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Kerry arrives for Syria peace talks

Kerry arrives for Syria peace talks

by Reuters

STORY: US Secretary of State John Kerry arrived in Switzerland on Tuesday evening (January 21) for peace talks on Syria that few believe can succeed, as a 3-year-old civil war and geopolitical acrimony it brings show no sign of abating.

Opponents of President Bashar al-Assad, pressured to attend Wednesday's (January 22) first direct negotiations by their Western backers, cited new, photographic evidence of widespread torture and killing by Syria's government in renewing their demand that Assad must quit and face an international war crimes trial.

War crimes lawyers said a vast, smuggled cache of images from a Syrian military police photographer gave clear evidence of systematic abuse and murder of about 11,000 detainees. One of three former international war crimes prosecutors who signed the report compared the images from Syria with the "industrial-scale killing" of Nazi death camps.

The delegation from Damascus, led by Assad's foreign minister, was briefly held up at Athens due to an argument over whether EU trade sanctions permitted refueling of the plane. Assad has insisted he may be re-elected later this year and says the talks should focus on fighting "terrorism" - his term for his enemies.

The United Nations, along with co-sponsors Russia and the United States, may at least be relieved if and when the two sides sit down at the Montreux Palace hotel on Lake Geneva. A day of diplomatic chaos on Monday (January 20) had threatened to scupper the event, after U.N. Secretary-General Ban Ki-moon gave a last-minute invitation to Iran, Assad's main foreign supporter.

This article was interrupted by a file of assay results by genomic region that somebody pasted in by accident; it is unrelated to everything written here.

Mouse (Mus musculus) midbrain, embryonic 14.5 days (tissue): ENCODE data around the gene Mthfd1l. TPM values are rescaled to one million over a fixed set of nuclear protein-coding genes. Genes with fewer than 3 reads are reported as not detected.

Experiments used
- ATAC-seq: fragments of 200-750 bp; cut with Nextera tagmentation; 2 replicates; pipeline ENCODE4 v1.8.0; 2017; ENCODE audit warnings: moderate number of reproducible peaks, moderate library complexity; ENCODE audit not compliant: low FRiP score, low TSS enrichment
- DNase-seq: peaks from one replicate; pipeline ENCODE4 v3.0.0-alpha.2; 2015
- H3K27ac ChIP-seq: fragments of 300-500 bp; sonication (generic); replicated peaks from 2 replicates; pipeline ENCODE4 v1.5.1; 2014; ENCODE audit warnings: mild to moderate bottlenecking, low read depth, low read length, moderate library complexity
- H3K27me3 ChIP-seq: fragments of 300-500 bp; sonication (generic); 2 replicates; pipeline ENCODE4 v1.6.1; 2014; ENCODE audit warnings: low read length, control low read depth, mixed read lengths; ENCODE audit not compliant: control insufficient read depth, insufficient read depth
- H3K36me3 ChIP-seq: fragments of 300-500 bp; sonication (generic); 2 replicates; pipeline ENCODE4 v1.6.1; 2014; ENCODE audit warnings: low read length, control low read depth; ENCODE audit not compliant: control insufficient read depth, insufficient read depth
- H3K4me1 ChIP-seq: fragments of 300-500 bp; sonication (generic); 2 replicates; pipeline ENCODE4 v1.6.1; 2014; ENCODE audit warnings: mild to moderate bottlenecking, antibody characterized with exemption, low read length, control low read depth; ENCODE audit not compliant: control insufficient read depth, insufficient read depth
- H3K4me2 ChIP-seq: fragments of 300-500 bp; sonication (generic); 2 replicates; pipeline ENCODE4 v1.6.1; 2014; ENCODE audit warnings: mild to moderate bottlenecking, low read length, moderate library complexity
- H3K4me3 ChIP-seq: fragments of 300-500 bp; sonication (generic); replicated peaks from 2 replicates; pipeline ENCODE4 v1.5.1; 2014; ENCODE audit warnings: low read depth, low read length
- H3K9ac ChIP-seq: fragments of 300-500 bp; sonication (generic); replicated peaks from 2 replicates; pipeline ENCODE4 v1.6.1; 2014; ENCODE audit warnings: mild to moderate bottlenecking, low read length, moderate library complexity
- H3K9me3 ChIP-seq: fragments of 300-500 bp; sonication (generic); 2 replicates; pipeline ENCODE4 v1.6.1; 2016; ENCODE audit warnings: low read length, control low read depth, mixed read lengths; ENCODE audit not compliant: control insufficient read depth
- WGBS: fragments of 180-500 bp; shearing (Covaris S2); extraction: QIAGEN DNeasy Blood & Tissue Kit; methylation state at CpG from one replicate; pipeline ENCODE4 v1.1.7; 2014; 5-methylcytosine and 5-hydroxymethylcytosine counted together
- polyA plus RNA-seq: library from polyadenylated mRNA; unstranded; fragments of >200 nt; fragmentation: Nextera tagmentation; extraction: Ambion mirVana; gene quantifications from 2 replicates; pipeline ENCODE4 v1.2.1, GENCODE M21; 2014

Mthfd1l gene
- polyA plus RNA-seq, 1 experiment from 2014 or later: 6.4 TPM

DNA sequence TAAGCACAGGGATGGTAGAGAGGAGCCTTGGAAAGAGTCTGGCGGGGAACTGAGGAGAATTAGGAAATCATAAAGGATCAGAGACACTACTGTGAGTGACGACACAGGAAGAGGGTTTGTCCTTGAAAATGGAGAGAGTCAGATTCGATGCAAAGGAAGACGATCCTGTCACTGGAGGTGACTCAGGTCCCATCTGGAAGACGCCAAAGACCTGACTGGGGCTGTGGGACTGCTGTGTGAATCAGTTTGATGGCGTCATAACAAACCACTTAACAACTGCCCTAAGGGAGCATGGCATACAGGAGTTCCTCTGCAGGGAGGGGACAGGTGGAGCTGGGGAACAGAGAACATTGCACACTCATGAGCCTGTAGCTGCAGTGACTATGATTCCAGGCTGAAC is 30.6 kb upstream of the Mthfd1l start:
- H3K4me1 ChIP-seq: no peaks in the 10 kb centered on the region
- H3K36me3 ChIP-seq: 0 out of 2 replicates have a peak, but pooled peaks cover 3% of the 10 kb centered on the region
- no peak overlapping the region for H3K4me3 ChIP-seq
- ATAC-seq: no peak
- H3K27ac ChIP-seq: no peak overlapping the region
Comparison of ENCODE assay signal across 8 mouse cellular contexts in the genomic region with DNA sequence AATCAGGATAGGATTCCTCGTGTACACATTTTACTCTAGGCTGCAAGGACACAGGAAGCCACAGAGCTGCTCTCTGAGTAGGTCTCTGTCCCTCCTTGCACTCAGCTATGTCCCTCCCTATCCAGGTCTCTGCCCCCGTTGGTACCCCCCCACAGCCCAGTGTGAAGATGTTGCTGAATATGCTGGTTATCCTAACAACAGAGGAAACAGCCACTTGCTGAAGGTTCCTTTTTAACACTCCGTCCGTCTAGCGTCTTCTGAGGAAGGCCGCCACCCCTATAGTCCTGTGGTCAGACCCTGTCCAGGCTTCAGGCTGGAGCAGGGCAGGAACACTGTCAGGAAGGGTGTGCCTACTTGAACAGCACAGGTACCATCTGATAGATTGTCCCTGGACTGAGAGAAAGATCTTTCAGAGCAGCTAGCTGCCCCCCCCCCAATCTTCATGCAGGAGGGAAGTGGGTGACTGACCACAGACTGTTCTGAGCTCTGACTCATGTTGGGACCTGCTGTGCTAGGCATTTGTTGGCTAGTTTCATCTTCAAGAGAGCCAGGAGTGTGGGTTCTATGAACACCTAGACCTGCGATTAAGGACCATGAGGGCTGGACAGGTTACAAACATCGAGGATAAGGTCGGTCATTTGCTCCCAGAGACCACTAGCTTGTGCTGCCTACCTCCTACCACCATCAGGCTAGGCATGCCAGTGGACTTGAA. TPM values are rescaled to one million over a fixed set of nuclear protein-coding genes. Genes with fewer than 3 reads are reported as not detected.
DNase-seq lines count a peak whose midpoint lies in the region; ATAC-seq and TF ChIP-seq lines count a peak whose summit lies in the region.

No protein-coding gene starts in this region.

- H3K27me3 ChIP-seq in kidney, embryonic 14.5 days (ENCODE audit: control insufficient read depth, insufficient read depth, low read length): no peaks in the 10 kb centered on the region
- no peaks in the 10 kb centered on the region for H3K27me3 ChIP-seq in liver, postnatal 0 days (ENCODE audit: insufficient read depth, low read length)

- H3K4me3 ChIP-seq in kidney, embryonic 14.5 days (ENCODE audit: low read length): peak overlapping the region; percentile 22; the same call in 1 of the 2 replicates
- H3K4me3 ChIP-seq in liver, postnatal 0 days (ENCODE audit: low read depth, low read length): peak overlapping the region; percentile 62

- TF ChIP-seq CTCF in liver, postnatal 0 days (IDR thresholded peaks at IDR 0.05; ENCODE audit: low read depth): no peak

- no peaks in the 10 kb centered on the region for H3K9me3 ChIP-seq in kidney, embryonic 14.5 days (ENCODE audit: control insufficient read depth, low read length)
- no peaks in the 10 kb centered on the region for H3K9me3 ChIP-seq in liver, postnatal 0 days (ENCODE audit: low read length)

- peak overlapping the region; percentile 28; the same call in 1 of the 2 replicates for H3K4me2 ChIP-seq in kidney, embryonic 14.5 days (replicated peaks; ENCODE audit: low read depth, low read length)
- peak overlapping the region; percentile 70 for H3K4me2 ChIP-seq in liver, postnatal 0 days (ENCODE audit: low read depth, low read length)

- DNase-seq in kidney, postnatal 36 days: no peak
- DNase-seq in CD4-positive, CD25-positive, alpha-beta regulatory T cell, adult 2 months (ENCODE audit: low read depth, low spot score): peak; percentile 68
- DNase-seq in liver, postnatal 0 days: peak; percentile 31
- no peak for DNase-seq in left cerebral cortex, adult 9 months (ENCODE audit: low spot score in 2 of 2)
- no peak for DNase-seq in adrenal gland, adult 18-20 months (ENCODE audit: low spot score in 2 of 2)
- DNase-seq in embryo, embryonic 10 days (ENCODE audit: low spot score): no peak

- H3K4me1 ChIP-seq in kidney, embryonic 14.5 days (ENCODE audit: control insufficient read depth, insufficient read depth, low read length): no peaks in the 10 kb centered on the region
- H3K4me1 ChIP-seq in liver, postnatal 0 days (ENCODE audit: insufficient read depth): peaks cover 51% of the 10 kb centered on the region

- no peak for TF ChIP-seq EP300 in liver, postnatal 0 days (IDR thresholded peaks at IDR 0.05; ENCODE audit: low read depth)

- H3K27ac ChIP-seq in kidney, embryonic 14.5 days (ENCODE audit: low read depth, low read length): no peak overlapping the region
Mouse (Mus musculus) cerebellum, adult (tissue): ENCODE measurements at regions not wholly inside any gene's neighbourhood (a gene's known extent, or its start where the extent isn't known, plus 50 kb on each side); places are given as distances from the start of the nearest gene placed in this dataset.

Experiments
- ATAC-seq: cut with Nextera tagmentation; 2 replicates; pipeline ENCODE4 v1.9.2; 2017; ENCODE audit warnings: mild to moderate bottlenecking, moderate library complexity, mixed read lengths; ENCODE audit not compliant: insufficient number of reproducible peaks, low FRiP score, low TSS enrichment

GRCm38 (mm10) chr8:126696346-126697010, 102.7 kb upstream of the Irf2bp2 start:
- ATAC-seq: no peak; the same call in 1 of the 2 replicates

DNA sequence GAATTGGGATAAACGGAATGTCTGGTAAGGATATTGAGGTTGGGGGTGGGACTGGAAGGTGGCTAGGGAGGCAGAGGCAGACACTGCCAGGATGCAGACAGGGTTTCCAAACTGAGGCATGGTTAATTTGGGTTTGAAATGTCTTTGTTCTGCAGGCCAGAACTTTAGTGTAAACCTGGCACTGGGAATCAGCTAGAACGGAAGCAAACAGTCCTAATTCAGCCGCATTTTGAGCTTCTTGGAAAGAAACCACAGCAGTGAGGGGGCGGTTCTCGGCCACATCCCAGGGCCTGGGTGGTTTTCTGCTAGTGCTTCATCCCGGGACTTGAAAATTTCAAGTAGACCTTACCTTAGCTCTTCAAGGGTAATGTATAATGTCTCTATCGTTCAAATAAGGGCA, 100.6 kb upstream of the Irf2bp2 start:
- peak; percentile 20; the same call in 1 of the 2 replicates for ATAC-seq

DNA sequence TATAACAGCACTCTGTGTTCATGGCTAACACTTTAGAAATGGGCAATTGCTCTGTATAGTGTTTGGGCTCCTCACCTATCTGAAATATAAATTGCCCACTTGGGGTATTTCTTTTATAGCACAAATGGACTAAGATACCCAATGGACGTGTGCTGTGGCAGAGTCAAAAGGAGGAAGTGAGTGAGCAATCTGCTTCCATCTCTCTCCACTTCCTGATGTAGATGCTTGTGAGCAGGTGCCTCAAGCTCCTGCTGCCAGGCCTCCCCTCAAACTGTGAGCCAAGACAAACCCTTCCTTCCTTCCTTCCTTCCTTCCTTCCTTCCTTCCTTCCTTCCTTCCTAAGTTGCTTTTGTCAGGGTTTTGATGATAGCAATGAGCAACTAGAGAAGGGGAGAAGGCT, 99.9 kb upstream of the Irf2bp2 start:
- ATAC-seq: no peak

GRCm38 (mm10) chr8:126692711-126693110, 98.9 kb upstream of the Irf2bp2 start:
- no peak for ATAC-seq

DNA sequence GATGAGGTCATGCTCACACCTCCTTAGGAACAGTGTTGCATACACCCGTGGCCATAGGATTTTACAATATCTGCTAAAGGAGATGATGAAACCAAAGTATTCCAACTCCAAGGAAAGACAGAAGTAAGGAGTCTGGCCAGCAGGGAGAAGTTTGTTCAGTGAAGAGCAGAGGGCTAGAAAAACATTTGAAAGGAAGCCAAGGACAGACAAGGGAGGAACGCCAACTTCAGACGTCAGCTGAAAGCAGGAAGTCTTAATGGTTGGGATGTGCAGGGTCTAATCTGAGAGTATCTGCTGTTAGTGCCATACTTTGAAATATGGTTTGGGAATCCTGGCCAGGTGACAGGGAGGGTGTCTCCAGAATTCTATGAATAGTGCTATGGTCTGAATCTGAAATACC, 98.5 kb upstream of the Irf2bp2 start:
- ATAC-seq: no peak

The invitation was withdrawn after a boycott threat from the opposition, Western pressure and Iran's insistence it had never agreed to the condition Ban set for attendance - that it endorse a previous peace conference, at Geneva in 2012, which called for Assad to make way for a transitional administration.

Narrowing the gap between the warring parties seems a tall order and diplomats at the United Nations stress the meeting at Montreux on Wednesday, to be followed possibly by further talks in Geneva from Friday (January 24), is only a beginning. It could produce some deals to ease civilian suffering and exchange prisoners.